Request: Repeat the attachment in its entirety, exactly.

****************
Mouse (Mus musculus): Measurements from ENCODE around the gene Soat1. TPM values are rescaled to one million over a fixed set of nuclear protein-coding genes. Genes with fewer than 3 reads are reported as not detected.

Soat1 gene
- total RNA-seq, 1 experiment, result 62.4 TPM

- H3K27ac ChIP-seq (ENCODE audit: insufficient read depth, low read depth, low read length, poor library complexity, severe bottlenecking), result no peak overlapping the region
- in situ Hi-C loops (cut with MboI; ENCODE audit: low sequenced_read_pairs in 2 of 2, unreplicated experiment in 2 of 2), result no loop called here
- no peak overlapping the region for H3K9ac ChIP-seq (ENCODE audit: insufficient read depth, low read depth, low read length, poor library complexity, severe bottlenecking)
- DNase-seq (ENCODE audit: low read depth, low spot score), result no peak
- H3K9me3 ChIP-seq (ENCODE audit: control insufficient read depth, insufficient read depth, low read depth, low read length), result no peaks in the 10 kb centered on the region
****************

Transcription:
Mouse (Mus musculus): Measurements from ENCODE around the gene Soat1. TPM values are rescaled to one million over a fixed set of nuclear protein-coding genes. Genes with fewer than 3 reads are reported as not detected.

Soat1 gene
- total RNA-seq, 1 experiment, result 62.4 TPM

- H3K27ac ChIP-seq (ENCODE audit: insufficient read depth, low read depth, low read length, poor library complexity, severe bottlenecking), result no peak overlapping the region
- in situ Hi-C loops (cut with MboI; ENCODE audit: low sequenced_read_pairs in 2 of 2, unreplicated experiment in 2 of 2), result no loop called here
- no peak overlapping the region for H3K9ac ChIP-seq (ENCODE audit: insufficient read depth, low read depth, low read length, poor library complexity, severe bottlenecking)
- DNase-seq (ENCODE audit: low read depth, low spot score), result no peak
- H3K9me3 ChIP-seq (ENCODE audit: control insufficient read depth, insufficient read depth, low read depth, low read length), result no peaks in the 10 kb centered on the region